In June, Hop Lun Apparels Ltd., Sammilito Sramik Union (HLALSSU) successfully negotiated a 24-point collective bargaining agreement with factory management covering more than 2,000 workers.
Union members at Hop Lun garment factory negotiated a contract that addresses gender-based violence at work. Credit: Solidarity Center
“When we submitted demands and negotiated with management, we gave special emphasis on the issues of women,” says Aklima, factory union president. “The guarantee of promotion of women to higher posts and the establishment of sexual harassment committee will empower the women and provide safeguards against sexual abuse and harassment in our factory.”
Training, Legal Support
The Workers’ Empowerment and Participation program also carried out leadership training and legal support that included advising more than 450 workers and winning $10,835 in court for 41 workers. Additional accomplishments over the past year include:
- 27,213 workers covered by unions in more than 200 factories
- 104 women elected to leadership positions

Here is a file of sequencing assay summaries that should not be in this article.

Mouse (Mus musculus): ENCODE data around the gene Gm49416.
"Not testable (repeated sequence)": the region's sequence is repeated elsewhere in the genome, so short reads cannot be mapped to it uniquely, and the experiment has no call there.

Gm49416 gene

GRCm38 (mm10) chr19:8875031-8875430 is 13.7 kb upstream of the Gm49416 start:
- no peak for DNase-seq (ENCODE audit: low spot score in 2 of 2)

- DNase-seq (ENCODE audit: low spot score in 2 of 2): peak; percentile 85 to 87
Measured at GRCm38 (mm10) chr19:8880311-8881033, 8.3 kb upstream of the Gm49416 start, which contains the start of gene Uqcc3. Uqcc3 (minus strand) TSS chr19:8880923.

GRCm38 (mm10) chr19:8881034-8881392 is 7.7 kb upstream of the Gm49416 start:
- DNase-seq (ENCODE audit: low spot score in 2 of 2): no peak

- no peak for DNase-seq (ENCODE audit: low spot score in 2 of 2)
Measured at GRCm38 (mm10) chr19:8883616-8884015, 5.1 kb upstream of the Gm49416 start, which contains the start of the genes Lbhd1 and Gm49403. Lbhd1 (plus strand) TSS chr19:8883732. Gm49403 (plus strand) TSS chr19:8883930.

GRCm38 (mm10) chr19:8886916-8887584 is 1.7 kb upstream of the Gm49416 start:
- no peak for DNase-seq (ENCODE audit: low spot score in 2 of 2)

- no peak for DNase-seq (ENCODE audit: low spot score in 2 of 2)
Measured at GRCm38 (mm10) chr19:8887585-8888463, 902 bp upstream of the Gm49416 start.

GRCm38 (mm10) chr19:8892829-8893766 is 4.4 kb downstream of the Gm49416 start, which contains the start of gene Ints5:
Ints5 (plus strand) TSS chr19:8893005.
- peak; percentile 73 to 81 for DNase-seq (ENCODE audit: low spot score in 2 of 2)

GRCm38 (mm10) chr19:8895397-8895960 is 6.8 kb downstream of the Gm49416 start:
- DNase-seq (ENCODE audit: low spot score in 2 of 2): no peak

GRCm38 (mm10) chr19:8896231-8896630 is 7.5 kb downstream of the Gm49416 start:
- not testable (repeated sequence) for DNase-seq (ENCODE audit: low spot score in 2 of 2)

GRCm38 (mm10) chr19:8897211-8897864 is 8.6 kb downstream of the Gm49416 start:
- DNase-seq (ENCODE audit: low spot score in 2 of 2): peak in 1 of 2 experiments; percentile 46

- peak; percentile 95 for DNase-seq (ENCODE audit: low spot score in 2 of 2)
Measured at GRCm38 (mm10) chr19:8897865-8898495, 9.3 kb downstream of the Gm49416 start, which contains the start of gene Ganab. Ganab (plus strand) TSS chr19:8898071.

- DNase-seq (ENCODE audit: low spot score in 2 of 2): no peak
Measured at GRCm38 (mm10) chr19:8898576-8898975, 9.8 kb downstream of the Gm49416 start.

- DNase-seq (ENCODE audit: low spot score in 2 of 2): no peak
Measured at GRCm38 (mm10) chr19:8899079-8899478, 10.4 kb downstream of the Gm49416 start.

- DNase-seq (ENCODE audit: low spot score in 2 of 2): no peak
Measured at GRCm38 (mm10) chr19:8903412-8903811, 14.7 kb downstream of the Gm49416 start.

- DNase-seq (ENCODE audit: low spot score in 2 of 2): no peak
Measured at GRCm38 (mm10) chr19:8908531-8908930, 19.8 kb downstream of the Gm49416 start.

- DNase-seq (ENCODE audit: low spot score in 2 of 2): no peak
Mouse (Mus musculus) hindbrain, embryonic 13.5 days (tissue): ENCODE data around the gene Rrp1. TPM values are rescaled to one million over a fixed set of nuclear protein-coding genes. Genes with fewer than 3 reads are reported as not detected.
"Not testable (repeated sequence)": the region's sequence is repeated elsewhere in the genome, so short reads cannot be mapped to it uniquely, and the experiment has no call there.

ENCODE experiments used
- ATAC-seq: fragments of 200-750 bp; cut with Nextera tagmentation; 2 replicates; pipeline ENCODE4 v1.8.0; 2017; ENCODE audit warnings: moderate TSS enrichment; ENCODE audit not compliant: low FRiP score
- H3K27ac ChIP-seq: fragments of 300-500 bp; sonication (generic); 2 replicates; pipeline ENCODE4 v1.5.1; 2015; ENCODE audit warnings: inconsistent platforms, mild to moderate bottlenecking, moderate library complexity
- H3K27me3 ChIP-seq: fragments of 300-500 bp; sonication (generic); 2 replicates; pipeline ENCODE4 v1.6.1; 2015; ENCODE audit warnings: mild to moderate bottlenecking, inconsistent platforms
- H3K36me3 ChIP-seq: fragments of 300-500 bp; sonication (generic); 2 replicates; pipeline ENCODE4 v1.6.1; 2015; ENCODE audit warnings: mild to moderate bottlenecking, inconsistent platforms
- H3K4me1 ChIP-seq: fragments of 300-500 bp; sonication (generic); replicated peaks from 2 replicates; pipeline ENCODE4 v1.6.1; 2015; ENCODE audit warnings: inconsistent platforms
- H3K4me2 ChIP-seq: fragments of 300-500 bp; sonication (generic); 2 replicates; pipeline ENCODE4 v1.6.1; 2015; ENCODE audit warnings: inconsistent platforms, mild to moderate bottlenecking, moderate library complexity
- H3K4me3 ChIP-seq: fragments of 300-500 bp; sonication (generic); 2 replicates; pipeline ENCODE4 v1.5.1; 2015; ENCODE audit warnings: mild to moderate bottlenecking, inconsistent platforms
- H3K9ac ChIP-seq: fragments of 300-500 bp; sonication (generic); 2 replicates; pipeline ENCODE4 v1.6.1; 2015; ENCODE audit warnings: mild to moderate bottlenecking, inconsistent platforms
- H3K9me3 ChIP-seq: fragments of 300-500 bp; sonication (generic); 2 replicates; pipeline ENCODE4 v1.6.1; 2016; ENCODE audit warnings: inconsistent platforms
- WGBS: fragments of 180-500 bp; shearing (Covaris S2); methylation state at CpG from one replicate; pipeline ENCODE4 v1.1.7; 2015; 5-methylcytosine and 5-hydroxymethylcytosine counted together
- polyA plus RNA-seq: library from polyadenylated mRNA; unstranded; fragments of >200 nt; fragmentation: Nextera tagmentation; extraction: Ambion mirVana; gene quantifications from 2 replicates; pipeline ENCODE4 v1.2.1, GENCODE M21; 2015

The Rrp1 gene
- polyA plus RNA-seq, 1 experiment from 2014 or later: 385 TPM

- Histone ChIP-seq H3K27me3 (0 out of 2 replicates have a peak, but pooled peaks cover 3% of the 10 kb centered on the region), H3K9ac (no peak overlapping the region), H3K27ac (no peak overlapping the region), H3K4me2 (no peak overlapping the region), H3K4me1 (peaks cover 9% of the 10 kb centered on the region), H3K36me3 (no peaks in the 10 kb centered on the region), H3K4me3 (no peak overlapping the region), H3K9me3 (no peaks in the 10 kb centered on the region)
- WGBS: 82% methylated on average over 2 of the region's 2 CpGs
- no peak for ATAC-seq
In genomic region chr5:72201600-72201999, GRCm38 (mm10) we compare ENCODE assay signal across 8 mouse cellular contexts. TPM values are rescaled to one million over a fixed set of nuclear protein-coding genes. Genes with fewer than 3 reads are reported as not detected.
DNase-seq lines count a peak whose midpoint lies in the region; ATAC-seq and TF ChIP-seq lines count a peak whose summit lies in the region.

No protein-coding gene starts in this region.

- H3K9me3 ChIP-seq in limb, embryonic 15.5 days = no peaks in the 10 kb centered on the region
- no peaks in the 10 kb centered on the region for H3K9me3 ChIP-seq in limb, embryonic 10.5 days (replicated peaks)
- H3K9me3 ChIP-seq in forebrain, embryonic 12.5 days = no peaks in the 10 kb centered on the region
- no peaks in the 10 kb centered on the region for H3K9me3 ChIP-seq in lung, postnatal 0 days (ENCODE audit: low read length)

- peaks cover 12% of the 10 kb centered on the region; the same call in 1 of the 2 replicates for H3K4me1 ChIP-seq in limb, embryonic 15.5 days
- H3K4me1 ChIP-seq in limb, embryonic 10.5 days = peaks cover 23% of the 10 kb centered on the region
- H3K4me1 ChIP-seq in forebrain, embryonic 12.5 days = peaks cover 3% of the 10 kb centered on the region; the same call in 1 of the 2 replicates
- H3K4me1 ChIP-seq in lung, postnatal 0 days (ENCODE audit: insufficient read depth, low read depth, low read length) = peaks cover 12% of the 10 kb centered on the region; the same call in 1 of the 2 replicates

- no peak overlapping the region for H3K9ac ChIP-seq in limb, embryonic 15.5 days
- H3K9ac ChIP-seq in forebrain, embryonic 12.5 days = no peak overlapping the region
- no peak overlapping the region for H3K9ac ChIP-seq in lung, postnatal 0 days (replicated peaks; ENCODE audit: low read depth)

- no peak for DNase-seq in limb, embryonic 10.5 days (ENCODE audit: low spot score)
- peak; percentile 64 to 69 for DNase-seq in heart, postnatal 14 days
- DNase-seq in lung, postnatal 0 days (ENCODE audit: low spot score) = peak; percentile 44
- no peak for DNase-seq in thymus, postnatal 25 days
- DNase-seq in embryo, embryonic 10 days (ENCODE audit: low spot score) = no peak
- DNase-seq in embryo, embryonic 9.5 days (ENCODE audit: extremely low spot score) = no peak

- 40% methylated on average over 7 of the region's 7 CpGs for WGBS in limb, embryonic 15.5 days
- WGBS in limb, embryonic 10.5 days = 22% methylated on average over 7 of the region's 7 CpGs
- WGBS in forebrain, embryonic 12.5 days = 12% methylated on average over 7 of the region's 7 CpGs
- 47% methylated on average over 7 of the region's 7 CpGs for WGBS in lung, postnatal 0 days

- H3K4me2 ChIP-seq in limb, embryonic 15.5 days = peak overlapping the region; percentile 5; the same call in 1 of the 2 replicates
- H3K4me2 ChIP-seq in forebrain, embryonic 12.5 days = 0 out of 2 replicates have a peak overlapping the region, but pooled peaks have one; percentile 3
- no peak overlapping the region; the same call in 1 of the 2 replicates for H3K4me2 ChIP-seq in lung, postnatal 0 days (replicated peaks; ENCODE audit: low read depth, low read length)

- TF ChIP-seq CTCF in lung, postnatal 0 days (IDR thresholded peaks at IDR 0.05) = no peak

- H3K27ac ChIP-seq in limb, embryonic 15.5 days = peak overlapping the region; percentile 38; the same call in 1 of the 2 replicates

- 2,209 new community members actively participating in Worker Community Associations
- 21 new unions and worker-driven organizations in the garment and shrimp processing sectors and 12 new garment unions registered
- 39 worker-leaders trained in achieving gender equality or women’s empowerment at public and private organizations
“The WCC training sessions helped make me more confident and brave, and have helped me understand gender-based violence and harassment,” says one woman garment worker. “This has made it easier for me to handle tough situations at my workplace and in the community.”
Find out more about the Workers Empowerment Project.
“Fashion’s unpaid bills have been catastrophic for garment workers. A September report co-written by the European Center for Constitutional and Human Rights, the WRC and the Solidarity Center’s ILAW network showed that these debts have led to mass layoffs (at least 1 million garment workers in Bangladesh, 150,000 in Cambodia), while the Clean Clothes Campaign found that millions of workers remain unpaid for the work they did at the beginning of the pandemic.”